Much like the red and blue shift of galaxies moving away from or toward us, the particle will add a Doppler shift to the light it reflects from each beam: the frequency of the reflected light is higher for the beam toward which it’s traveling and lower for the other. This is exactly like the pitch of a siren being higher when the ambulance is coming toward you than when it’s going away from you.

The frequency of light is extremely high. For a 658 nm (red) laser, it is 45.5 petahertz (45.5 quadrillion cycles per second), so to the detector it looks like a continuous beam. However the particle now is reflecting light at 45.5 petahertz plus a little bit and 45.5 petahertz minus a little bit. When these waves arrive at the detector, it records a “beat” frequency not unlike what you hear when you press two adjacent keys on a piano. The beat frequency is significantly lower than the frequency of one beam by itself. Not only is this frequency easy to observe, but it is directly related to the wavelength of the light and the speed of the particle.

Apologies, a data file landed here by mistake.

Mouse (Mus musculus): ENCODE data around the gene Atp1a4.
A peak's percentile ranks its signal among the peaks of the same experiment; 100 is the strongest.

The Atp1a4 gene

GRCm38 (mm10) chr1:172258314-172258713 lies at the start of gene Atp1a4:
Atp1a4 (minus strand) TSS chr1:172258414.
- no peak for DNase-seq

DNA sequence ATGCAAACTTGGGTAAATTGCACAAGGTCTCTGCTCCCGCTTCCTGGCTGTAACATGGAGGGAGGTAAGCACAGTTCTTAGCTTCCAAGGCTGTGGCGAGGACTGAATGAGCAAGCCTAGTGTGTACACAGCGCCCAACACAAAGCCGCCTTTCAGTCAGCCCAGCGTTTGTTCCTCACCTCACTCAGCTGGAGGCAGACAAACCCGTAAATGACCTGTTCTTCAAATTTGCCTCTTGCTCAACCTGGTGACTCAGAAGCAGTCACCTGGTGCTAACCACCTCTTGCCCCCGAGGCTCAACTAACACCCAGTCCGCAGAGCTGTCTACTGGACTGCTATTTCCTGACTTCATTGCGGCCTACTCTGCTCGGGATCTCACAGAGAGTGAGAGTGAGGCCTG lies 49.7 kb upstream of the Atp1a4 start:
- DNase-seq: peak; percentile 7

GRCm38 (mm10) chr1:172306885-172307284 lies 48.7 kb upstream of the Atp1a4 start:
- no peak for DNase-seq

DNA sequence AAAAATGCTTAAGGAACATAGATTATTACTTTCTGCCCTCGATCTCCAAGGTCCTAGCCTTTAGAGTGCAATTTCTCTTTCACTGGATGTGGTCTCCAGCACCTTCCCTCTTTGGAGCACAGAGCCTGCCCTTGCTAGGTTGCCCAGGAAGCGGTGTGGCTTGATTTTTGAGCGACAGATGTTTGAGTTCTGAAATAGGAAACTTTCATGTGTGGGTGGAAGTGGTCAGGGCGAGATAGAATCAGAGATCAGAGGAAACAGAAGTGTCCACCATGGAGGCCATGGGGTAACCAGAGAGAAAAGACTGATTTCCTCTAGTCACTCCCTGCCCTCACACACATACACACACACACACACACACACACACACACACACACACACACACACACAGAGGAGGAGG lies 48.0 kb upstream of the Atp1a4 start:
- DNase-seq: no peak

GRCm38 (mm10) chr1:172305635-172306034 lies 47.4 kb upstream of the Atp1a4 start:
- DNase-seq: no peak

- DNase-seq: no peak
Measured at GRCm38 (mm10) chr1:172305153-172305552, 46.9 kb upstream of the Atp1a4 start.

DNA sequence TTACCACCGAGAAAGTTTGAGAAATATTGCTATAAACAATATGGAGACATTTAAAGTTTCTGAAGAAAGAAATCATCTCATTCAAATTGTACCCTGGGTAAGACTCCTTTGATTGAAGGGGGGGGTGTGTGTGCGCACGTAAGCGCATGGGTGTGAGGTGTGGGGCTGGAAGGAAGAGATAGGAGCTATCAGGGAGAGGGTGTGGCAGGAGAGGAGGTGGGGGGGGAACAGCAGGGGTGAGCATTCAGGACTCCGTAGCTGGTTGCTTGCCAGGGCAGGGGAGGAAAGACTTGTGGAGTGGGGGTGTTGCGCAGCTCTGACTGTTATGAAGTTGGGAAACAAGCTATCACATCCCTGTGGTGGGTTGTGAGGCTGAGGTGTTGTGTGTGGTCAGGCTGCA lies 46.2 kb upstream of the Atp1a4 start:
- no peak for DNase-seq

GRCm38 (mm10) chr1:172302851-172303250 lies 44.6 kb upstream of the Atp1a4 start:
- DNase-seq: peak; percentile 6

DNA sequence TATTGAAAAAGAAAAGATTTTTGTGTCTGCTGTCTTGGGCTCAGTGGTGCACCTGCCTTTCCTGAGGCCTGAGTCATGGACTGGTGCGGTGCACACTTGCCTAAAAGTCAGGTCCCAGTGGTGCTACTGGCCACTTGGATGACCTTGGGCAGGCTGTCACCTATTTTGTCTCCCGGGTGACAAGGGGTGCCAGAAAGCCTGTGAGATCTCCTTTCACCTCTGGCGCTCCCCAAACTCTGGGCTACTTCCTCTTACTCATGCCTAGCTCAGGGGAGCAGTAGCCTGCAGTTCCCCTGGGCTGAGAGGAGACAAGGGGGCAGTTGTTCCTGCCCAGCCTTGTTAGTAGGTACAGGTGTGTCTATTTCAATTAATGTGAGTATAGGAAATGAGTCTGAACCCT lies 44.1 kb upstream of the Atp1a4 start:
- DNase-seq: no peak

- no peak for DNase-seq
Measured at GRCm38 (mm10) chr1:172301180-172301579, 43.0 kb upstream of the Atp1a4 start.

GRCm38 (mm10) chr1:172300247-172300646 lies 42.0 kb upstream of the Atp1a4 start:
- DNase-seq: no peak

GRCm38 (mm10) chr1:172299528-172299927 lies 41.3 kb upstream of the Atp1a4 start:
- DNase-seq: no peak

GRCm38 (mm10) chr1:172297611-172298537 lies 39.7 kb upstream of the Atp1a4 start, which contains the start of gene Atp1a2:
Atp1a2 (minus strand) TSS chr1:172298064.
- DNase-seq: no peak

For this beat frequency to be observable, the two light waves (one from each beam) being reflected from the particle must have been created nearly at the same time as each other. That is why a single laser beam is split into two arms. If two independent lasers are used, the beams are completely unrelated and no beat frequency is observable. Another way to put it is that two independent sources of light will not interfere with each other. Lasers have a given “coherence length” or “coherence time”, indicating how much one wave from the laser will interfere with another wave. If they are generated exactly at the same time, the interference is “perfect”; if they are generated within the coherence time, the beat frequency is still observable, though less intense, and if they are generated outside the coherence time, no beat frequency is observed. MSE’s LDV products are all designed to maintain the “optical path length” of each beam well within the coherence length to provide the highest possible signal.